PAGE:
- Old-school sports stadiums were typically built in city neighborhoods.
- Mega stadiums situated in the middle of asphalt jungles grew in popularity when parking was at a premium.
- Today’s stadiums are being reimagined as destination experiences.
In this episode of Weaver: Beyond the Numbers, hosts Rob Nowak, Tax Partner at Weaver, and Howard Altshuler, Partner-in-Charge of Real Estate Services at Weaver, took time to reflect on the evolution of sports stadiums in the United States.
Altshuler recalled how his visit to a sports stadium to watch the Dallas Stars, got him “thinking about stadiums and how [their qualities and features] have changed over the years.” He opined that the locations of new stadiums and how they fit in neighborhoods is almost bringing back stadium construction “full circle from where we were before.”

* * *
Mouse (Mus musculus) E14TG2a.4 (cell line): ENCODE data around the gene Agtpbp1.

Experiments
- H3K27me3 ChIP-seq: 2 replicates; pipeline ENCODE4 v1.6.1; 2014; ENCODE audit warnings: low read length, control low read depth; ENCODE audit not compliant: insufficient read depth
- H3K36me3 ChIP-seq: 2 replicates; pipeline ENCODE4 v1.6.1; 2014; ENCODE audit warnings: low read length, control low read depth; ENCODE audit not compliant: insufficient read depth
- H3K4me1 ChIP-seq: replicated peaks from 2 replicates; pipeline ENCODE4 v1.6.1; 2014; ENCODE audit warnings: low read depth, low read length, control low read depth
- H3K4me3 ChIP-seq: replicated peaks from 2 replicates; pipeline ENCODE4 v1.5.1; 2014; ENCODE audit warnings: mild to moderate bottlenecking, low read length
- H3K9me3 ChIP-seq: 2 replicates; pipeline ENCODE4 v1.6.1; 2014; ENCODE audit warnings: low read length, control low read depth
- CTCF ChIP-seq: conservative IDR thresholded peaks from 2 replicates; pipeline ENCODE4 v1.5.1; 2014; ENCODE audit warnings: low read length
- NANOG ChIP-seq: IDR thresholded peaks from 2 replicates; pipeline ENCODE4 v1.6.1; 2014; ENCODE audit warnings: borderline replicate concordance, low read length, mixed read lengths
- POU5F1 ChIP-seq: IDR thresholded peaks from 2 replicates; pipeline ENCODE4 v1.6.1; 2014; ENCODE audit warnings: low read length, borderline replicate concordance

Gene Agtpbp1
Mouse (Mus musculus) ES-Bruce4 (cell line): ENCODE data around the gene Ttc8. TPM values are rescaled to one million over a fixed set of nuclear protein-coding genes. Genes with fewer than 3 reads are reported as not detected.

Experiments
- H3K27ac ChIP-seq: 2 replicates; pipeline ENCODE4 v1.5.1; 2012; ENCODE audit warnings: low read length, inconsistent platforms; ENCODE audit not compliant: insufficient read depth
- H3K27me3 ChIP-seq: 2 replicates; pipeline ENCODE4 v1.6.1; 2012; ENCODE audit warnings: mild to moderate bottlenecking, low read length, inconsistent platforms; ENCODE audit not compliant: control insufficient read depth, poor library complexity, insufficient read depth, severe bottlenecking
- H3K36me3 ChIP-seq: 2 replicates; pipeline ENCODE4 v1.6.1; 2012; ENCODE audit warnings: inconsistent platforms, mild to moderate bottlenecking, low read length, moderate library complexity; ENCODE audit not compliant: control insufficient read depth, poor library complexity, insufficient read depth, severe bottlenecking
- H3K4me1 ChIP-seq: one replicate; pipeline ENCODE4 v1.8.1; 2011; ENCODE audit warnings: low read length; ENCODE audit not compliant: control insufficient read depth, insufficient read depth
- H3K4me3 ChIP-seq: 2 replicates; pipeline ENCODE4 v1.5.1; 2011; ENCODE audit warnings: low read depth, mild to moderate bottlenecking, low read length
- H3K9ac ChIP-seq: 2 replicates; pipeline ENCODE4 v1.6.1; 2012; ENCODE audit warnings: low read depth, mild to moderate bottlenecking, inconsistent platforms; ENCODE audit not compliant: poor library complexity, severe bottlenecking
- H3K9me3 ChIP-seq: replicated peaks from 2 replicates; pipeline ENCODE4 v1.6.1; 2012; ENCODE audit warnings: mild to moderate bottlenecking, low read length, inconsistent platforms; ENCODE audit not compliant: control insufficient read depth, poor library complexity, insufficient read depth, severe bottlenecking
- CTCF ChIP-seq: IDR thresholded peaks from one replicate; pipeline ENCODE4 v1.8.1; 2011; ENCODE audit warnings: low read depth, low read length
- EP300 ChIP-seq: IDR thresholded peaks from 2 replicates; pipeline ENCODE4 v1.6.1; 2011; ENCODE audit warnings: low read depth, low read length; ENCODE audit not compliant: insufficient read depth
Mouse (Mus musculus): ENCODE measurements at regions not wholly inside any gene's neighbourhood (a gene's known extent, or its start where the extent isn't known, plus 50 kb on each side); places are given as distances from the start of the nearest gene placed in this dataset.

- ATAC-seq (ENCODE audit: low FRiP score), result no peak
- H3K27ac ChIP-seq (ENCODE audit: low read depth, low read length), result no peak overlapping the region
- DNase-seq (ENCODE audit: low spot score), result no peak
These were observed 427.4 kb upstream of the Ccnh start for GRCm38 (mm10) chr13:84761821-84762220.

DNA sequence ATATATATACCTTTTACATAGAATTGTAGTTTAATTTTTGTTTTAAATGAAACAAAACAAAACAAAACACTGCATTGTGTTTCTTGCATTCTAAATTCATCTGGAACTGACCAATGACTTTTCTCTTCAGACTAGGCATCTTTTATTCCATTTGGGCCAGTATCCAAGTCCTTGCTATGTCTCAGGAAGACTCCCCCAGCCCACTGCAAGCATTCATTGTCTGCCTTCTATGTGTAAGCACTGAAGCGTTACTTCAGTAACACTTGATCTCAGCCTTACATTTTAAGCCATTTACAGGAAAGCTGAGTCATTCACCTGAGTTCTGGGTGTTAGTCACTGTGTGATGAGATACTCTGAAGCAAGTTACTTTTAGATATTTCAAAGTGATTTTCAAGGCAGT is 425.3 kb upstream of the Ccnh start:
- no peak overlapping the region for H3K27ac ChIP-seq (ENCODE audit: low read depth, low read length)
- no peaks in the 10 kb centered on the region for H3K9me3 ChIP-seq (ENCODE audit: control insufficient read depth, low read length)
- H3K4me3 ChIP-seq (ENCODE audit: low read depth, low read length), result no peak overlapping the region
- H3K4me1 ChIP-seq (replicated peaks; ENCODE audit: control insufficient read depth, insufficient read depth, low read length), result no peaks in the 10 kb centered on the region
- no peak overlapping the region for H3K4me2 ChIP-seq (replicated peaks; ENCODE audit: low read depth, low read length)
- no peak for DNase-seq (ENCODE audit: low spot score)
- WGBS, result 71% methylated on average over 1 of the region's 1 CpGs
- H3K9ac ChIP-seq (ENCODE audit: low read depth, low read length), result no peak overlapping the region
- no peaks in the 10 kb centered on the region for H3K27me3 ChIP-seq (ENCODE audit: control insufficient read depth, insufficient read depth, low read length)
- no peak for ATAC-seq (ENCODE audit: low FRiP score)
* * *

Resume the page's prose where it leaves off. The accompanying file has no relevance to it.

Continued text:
Nowak and Altshuler discussed several beloved neighborhood stadiums in the U.S.: Chicago’s historic Wrigley Field, as well as Boston’s legendary Fenway Park and then compared those to the more modern Dallas-Fort Worth metroplex stadiums in Arlington.
Part of older stadiums’ appeal stems from the need for them to fit into the neighborhoods where they are located – not only aesthetically but from a functional standpoint as well. In other words, neighborhood stadiums had to be built on spaces that already existed.
As time went on, smaller stadiums gave way to mega stadiums built with the suburban commuter in mind. However, those stadiums required a great deal of infrastructure but had little other use, such as a football stadium used for 10 games a year.
What will future stadiums look like? Tune in to learn what Nowak and Altshuler think as they reflect on the evolution of stadiums.